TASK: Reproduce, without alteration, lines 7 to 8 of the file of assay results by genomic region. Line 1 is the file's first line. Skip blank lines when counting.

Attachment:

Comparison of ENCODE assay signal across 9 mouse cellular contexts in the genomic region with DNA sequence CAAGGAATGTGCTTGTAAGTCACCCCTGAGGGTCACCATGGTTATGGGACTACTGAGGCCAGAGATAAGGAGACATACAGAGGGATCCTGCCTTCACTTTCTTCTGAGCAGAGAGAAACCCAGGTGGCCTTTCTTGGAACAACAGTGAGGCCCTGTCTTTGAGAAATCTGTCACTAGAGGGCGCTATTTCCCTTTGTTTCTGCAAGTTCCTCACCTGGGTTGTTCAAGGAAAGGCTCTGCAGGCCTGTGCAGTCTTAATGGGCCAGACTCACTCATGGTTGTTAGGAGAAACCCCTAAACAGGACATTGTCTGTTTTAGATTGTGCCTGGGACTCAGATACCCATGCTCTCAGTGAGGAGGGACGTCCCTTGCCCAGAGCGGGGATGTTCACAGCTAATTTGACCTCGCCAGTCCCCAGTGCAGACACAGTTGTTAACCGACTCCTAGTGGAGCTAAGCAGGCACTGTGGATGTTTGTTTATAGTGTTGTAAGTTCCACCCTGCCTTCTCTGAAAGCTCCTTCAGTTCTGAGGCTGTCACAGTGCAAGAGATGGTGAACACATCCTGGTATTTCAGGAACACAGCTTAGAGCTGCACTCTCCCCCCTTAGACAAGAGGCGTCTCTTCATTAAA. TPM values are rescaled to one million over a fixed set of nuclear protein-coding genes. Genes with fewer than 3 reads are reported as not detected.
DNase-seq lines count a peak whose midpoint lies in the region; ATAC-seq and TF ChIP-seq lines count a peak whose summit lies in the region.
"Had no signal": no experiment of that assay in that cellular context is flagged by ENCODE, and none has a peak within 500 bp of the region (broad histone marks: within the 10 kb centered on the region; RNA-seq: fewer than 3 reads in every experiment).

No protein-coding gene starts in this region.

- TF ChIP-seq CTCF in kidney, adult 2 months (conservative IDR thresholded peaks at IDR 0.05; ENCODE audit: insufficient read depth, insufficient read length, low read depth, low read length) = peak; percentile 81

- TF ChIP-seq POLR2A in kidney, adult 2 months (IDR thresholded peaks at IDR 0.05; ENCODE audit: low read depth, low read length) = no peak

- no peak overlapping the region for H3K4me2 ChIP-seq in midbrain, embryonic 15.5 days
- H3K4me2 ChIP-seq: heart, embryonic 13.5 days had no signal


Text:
- no peak overlapping the region for H3K4me2 ChIP-seq in midbrain, embryonic 15.5 days
- H3K4me2 ChIP-seq: heart, embryonic 13.5 days had no signal